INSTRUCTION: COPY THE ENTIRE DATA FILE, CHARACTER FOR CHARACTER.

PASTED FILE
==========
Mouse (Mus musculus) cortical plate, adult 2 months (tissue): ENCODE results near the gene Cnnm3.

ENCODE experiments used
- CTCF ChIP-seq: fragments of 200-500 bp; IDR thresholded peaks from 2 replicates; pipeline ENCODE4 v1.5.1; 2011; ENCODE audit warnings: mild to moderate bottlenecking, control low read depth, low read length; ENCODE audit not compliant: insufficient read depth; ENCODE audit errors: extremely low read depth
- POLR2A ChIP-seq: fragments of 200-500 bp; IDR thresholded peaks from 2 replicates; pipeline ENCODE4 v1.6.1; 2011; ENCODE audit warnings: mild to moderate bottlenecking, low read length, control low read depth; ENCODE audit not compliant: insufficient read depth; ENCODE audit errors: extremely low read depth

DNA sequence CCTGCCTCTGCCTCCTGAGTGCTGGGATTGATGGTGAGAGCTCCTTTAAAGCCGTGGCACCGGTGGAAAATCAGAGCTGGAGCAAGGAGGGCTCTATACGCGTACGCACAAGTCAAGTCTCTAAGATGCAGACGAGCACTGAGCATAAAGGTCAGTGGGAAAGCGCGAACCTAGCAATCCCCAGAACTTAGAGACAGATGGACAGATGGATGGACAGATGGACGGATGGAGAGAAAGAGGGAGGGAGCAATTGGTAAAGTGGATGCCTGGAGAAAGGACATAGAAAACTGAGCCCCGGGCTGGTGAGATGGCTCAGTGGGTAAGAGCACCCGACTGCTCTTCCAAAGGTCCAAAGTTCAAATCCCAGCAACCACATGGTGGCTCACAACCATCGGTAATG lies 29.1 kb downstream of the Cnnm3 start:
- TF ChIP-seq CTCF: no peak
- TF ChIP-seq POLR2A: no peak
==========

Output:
Mouse (Mus musculus) cortical plate, adult 2 months (tissue): ENCODE results near the gene Cnnm3.

ENCODE experiments used
- CTCF ChIP-seq: fragments of 200-500 bp; IDR thresholded peaks from 2 replicates; pipeline ENCODE4 v1.5.1; 2011; ENCODE audit warnings: mild to moderate bottlenecking, control low read depth, low read length; ENCODE audit not compliant: insufficient read depth; ENCODE audit errors: extremely low read depth
- POLR2A ChIP-seq: fragments of 200-500 bp; IDR thresholded peaks from 2 replicates; pipeline ENCODE4 v1.6.1; 2011; ENCODE audit warnings: mild to moderate bottlenecking, low read length, control low read depth; ENCODE audit not compliant: insufficient read depth; ENCODE audit errors: extremely low read depth

DNA sequence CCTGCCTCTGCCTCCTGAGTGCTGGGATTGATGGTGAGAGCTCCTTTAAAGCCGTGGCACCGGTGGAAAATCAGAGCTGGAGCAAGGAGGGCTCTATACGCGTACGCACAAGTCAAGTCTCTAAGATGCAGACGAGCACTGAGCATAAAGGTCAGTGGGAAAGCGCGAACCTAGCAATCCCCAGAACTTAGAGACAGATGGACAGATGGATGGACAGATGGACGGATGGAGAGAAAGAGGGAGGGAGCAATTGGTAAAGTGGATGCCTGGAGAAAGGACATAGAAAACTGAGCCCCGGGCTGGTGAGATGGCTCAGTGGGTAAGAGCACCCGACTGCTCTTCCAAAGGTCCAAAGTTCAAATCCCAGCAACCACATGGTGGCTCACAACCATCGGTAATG lies 29.1 kb downstream of the Cnnm3 start:
- TF ChIP-seq CTCF: no peak
- TF ChIP-seq POLR2A: no peak